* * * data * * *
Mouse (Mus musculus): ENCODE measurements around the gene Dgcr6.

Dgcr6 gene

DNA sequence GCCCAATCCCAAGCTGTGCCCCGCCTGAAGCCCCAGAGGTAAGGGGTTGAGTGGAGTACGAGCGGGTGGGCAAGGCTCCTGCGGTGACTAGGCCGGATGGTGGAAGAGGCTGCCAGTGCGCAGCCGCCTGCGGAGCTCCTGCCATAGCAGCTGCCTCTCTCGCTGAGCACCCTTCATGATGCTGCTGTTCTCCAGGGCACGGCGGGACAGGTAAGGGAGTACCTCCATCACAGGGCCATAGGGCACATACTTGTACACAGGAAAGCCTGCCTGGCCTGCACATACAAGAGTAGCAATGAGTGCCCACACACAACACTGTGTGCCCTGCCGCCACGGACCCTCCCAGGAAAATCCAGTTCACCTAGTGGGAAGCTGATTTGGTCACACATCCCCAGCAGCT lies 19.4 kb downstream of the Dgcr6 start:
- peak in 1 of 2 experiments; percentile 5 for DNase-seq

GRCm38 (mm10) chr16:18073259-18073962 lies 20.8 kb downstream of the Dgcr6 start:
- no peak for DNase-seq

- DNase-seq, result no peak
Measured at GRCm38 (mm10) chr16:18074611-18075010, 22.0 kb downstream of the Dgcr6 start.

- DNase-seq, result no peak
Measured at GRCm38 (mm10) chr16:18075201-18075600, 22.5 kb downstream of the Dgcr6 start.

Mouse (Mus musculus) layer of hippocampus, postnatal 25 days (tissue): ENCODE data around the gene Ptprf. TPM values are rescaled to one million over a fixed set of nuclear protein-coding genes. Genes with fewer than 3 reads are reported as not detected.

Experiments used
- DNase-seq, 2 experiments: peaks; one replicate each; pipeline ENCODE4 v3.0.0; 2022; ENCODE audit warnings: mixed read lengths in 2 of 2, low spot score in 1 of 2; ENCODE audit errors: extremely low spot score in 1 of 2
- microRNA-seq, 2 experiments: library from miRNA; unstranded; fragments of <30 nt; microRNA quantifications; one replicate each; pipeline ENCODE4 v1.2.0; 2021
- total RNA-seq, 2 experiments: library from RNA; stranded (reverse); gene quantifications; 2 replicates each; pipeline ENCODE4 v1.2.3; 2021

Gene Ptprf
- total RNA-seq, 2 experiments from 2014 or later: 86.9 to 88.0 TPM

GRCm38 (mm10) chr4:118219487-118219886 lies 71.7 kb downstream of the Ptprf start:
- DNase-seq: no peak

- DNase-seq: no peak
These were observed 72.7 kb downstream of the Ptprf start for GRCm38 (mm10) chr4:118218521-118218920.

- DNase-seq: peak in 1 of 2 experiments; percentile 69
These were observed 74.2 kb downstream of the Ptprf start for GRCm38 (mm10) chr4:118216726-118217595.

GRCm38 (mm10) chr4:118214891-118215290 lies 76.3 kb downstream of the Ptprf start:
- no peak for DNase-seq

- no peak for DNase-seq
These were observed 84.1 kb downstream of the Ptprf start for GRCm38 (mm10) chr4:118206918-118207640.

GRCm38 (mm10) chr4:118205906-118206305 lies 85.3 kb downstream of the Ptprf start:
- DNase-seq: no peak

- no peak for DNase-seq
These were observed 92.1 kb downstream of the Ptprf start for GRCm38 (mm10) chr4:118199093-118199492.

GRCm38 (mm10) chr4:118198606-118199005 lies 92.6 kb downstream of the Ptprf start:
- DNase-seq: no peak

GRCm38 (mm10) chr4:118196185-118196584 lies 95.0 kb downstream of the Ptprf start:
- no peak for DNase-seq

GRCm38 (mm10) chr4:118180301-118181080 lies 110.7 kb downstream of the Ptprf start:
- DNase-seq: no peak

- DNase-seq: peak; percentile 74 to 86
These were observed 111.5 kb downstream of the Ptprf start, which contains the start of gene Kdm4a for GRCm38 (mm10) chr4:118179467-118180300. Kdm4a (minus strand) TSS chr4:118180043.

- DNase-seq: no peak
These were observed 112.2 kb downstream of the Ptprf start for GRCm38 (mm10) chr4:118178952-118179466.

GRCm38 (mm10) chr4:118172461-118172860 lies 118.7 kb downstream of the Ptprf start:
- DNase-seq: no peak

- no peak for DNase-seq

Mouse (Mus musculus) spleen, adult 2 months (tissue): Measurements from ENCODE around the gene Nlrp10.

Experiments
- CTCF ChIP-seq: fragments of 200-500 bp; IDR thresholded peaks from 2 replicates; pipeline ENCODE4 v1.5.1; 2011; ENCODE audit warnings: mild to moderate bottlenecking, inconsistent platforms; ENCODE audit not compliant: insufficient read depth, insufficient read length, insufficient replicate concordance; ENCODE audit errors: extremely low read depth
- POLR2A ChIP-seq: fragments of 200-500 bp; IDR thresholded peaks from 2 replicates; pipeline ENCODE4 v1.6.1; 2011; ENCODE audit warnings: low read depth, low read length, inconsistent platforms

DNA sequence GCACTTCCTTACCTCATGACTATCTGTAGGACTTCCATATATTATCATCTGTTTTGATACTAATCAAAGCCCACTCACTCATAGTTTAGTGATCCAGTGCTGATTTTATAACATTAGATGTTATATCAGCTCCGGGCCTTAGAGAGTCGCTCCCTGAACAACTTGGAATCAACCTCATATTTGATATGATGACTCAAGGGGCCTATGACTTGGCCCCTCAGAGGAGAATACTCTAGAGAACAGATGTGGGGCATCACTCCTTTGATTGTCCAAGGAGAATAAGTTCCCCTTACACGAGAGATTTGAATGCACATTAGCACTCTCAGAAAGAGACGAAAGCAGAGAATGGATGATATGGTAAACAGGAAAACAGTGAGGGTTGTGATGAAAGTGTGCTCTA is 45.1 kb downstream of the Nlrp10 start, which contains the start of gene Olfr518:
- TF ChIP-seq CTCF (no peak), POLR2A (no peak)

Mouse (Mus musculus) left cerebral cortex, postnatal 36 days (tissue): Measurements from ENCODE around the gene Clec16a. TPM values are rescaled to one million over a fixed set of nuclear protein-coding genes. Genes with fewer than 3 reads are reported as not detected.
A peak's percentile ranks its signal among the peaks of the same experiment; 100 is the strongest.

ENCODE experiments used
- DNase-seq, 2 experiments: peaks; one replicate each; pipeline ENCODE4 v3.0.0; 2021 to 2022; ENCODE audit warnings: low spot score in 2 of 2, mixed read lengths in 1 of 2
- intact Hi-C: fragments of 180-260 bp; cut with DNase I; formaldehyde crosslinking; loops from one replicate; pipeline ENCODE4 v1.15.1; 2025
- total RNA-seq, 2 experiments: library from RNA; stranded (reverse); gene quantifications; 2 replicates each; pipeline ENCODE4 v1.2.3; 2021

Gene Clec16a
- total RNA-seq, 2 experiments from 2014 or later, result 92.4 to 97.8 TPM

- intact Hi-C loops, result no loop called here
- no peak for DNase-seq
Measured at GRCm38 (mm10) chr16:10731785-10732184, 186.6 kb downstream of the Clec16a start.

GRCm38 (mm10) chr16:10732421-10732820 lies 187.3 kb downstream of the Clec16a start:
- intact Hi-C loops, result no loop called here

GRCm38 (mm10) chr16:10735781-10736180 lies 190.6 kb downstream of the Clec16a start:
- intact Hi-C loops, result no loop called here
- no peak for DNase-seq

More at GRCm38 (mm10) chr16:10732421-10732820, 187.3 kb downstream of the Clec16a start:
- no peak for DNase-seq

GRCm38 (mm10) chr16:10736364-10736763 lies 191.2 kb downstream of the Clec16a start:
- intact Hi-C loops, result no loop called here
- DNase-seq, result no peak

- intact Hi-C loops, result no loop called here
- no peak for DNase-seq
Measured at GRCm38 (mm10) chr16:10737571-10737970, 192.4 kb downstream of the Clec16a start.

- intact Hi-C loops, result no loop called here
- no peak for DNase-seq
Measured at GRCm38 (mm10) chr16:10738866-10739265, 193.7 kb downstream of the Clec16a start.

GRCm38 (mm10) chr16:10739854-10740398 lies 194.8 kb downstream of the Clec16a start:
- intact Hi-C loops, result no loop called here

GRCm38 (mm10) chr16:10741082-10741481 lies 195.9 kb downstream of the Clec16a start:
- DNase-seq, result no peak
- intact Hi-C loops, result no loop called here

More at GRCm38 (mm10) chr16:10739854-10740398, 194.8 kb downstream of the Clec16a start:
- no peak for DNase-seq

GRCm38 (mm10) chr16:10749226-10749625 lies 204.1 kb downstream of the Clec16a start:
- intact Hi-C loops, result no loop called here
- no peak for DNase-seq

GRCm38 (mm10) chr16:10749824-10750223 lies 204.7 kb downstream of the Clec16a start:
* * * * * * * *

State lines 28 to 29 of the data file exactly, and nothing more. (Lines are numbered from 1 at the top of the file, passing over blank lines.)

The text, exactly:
GRCm38 (mm10) chr4:118205906-118206305 lies 85.3 kb downstream of the Ptprf start:
- DNase-seq: no peak